Federal police officers arrive at the pier with items found during a search in Atalaia do Norte, Brazil, on Sunday. AP
A police statement said clothing belonging to Pereira had been found, including a health identification card in his name, and a backpack with clothes belonging to Phillips, along with the boots of both men.
A fireman leading a search team told reporters that the Equinox backpack, containing clothes and a laptop, was found tied to a half-sunken tree trunk in the area that the two men were last seen on Sunday.
Earlier, Elizeu Mayaruna, who works for indigenous agency Funai, told Reuters that, while searching the forest along the Itacoai river on Saturday, he found clothes, a tarp and a bottle of motor oil.
Rescue team members stand in a boat during the search operation in Atalaia do Norte, Brazil. Reuters
Mayaruna and two other members of an indigenous search team acquainted with Pereira, a former Funai official, said they recognized a shirt and pants that belonged to him.
Witnesses said they saw Pereira and Phillips, a freelance reporter who has written for the Guardian and the Washington Post, traveling down that river last Sunday.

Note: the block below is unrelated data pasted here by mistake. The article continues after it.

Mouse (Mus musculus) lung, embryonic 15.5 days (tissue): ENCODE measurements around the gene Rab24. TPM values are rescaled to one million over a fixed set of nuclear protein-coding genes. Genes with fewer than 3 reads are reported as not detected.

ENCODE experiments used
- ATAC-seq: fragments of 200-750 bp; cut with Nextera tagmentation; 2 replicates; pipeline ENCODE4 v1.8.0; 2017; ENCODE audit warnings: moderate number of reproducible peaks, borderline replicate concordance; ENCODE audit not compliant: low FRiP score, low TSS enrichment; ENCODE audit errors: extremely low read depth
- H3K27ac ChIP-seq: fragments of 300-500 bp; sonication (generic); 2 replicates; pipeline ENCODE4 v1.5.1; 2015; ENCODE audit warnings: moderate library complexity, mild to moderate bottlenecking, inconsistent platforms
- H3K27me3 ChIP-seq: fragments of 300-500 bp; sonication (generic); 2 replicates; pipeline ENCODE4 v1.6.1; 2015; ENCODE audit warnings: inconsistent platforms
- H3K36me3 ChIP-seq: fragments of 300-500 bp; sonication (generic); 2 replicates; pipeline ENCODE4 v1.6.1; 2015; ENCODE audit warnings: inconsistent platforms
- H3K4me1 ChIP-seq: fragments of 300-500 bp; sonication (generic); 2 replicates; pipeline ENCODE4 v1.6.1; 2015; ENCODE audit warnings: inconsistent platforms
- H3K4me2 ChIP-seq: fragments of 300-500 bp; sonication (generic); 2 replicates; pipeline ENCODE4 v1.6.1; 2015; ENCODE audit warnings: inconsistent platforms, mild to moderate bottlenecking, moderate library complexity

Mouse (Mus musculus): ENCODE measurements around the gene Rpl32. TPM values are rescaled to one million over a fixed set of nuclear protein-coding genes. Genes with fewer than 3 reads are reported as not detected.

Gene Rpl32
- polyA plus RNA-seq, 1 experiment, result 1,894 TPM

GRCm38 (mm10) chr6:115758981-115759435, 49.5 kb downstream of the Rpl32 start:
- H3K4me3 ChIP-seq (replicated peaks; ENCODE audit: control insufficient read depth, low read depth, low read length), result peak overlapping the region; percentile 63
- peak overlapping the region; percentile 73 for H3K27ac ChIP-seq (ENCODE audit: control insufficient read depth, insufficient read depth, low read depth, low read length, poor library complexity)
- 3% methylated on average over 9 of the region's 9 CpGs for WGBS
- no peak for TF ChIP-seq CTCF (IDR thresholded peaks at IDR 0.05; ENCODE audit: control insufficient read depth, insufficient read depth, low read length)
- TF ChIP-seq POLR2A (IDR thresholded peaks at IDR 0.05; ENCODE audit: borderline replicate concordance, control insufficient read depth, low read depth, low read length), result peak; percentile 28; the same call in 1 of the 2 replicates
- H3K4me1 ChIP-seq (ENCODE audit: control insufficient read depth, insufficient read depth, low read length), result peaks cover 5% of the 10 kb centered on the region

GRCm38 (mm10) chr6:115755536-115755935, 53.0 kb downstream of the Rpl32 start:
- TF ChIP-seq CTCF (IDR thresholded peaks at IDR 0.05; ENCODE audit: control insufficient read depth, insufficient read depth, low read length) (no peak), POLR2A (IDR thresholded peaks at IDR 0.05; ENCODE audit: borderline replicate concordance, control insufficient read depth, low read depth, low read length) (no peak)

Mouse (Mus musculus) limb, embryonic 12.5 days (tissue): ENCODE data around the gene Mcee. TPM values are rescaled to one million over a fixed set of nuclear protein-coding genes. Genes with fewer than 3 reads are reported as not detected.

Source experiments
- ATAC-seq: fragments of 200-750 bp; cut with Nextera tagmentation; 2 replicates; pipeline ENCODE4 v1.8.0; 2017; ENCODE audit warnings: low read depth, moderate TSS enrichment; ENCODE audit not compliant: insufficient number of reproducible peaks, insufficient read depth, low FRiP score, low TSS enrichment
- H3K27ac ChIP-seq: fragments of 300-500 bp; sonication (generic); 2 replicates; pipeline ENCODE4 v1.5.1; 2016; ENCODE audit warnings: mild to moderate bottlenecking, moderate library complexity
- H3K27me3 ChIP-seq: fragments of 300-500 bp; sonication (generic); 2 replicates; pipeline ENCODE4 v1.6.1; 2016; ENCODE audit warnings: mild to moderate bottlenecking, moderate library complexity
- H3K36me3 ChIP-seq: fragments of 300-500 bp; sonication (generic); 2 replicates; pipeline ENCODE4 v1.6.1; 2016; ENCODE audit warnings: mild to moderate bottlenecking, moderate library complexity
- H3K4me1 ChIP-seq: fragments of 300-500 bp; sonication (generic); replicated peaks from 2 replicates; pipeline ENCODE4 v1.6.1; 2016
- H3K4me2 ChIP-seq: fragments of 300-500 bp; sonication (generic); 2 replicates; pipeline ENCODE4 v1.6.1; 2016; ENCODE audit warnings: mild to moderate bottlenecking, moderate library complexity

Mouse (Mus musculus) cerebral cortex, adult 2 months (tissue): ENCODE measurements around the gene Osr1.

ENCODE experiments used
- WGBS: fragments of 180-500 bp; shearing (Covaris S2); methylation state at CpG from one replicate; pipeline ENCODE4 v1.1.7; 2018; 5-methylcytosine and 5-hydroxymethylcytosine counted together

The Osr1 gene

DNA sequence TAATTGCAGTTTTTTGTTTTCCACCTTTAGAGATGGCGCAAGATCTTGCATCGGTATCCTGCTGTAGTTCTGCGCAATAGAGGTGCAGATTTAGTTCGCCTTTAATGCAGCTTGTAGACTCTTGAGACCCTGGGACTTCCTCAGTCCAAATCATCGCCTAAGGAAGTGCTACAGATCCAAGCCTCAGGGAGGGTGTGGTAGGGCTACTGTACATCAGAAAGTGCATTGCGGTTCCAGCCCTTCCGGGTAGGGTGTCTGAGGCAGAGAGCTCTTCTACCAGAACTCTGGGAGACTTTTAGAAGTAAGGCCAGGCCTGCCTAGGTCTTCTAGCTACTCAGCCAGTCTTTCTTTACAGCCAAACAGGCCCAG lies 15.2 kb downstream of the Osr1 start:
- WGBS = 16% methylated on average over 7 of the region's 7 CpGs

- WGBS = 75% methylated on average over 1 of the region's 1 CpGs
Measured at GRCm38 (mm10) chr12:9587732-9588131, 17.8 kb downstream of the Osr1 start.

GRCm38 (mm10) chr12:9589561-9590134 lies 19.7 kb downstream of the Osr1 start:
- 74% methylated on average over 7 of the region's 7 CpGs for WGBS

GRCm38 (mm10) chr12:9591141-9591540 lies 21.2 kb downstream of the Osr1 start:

The two men were on a reporting trip in the remote jungle area near the border with Peru and Colombia that is home to the world's largest number of uncontacted indigenous people. The wild and lawless region has lured cocaine-smuggling gangs, along with illegal loggers, miners and hunters.
News of the pair's disappearance has resonated globally, with Brazilian icons from soccer great Pele to singer Caetano Veloso joining politicians, environmentalists and human rights activists in urging President Jair Bolsonaro to step up the search.
Demonstrators hold placards of Dom Phillips and Bruno Araujo Pereira in Rio de Janeiro, Brazil. Reuters
Reuters witnesses saw the stretch of riverbank were Mayaruna discovered the clothing cordoned off by police on Sunday morning as investigators scoured the area, with a half dozen boats ferrying police, soldiers and firefighters back and forth.
Divers also discovered on Sunday afternoon a large, black Equinox-branded backpack with books, a laptop and clothing inside, according to a report by newspaper O Estado de S.Paulo, which cited an Amazonas state firefighter spokesperson.
There was no immediate comment from the Brazilian government on the search findings.
The pair had traveled by boat to Jaburu lake, in the northern state of Amazonas near Brazil's border with Peru, and were expected to return to the city of Atalaia do Norte by around 9:00 am Sunday, two rights groups said in a statement.
Amazon, the world's largest rainforest, absorbs vast amounts of carbon dioxide and its preservation is vital to curbing climate change.
The thousands of fires burning in the Amazon don't look like the major forest fires of Europe or North America -- instead, they are fueled mainly by branches, vegetation and other byproducts of deforestation in cleared areas, experts say.
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